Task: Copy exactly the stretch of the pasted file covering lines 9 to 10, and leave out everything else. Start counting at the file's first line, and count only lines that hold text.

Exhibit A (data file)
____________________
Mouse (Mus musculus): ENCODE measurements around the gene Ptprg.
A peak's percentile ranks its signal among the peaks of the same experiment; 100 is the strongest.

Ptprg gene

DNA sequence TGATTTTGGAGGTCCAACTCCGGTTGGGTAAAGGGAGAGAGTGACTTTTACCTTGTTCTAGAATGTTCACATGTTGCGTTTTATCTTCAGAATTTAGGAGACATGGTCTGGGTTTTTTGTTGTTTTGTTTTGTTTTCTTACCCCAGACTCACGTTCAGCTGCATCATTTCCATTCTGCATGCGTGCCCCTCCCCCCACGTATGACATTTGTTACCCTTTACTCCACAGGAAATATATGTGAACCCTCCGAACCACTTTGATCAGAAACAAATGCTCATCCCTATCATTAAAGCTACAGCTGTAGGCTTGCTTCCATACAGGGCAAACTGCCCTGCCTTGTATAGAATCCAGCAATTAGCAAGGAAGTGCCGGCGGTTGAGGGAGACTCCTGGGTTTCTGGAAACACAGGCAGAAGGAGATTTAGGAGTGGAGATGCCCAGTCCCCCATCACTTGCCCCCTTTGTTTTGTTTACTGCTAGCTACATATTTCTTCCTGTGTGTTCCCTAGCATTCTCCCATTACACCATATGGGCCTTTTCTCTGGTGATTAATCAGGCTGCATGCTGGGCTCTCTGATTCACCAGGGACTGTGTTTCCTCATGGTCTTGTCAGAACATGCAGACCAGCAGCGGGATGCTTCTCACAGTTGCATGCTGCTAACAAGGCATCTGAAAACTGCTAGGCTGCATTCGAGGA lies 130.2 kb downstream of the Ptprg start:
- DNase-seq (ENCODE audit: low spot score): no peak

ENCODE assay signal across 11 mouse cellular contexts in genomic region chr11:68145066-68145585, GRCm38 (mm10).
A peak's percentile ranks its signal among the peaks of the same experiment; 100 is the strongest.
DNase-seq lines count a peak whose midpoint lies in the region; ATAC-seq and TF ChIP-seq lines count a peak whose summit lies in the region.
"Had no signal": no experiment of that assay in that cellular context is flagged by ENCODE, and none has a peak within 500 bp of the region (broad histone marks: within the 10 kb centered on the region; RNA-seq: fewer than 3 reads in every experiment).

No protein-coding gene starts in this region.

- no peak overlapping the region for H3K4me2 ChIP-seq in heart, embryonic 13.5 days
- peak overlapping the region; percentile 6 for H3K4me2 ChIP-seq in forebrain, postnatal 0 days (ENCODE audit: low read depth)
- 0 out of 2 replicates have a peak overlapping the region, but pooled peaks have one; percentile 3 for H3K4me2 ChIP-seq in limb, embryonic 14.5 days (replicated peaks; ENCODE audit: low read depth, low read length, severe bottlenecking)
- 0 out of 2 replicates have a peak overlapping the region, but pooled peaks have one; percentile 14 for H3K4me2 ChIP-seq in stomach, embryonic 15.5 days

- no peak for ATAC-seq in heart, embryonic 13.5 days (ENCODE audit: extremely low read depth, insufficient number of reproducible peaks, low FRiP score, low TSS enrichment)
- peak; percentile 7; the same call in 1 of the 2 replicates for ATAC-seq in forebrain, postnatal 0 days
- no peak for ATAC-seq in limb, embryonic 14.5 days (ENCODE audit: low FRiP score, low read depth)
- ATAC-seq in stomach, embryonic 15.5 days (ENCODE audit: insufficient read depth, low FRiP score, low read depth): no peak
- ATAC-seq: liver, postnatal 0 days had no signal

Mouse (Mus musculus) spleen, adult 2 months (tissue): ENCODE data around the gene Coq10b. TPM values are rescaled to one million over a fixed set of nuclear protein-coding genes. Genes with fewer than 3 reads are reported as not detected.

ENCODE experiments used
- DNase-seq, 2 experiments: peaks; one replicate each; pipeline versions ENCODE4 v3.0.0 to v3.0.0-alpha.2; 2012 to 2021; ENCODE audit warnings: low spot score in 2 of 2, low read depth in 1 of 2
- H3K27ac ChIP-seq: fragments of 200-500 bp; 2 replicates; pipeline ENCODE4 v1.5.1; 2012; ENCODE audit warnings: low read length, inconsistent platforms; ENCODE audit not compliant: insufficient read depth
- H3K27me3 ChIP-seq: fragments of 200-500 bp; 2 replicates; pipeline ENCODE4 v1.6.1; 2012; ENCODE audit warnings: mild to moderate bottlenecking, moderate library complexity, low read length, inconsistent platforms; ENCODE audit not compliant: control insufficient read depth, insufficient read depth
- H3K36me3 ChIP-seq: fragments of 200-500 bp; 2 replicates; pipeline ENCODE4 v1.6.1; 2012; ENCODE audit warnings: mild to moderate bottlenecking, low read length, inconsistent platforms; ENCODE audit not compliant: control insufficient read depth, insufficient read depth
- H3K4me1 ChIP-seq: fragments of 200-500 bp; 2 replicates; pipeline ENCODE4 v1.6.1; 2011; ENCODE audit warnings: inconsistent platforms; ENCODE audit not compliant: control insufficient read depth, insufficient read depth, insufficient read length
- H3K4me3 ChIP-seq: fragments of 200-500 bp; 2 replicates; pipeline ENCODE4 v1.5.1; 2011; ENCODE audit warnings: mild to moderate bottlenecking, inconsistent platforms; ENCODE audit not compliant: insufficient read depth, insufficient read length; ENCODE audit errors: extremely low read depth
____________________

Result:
"Had no signal": no experiment of that assay in that cellular context is flagged by ENCODE, and none has a peak within 500 bp of the region (broad histone marks: within the 10 kb centered on the region; RNA-seq: fewer than 3 reads in every experiment).

No protein-coding gene starts in this region.